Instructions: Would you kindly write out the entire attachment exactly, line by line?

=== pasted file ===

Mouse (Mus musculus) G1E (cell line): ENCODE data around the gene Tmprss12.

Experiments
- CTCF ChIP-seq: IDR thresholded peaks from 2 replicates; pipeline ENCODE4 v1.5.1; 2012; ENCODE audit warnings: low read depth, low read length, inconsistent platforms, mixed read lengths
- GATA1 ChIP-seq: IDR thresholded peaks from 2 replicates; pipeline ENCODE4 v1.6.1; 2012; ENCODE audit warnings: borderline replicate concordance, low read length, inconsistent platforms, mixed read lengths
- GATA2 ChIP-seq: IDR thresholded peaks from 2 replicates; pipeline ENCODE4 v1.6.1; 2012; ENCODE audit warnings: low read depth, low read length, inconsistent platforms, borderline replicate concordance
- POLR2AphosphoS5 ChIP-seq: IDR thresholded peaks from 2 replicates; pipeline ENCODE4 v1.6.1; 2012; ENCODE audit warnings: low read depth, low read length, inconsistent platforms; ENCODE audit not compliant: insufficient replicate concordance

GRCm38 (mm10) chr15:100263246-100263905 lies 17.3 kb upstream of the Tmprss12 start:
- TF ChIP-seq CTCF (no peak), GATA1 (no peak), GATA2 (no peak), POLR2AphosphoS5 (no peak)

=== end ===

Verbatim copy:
Mouse (Mus musculus) G1E (cell line): ENCODE data around the gene Tmprss12.

Experiments
- CTCF ChIP-seq: IDR thresholded peaks from 2 replicates; pipeline ENCODE4 v1.5.1; 2012; ENCODE audit warnings: low read depth, low read length, inconsistent platforms, mixed read lengths
- GATA1 ChIP-seq: IDR thresholded peaks from 2 replicates; pipeline ENCODE4 v1.6.1; 2012; ENCODE audit warnings: borderline replicate concordance, low read length, inconsistent platforms, mixed read lengths
- GATA2 ChIP-seq: IDR thresholded peaks from 2 replicates; pipeline ENCODE4 v1.6.1; 2012; ENCODE audit warnings: low read depth, low read length, inconsistent platforms, borderline replicate concordance
- POLR2AphosphoS5 ChIP-seq: IDR thresholded peaks from 2 replicates; pipeline ENCODE4 v1.6.1; 2012; ENCODE audit warnings: low read depth, low read length, inconsistent platforms; ENCODE audit not compliant: insufficient replicate concordance

GRCm38 (mm10) chr15:100263246-100263905 lies 17.3 kb upstream of the Tmprss12 start:
- TF ChIP-seq CTCF (no peak), GATA1 (no peak), GATA2 (no peak), POLR2AphosphoS5 (no peak)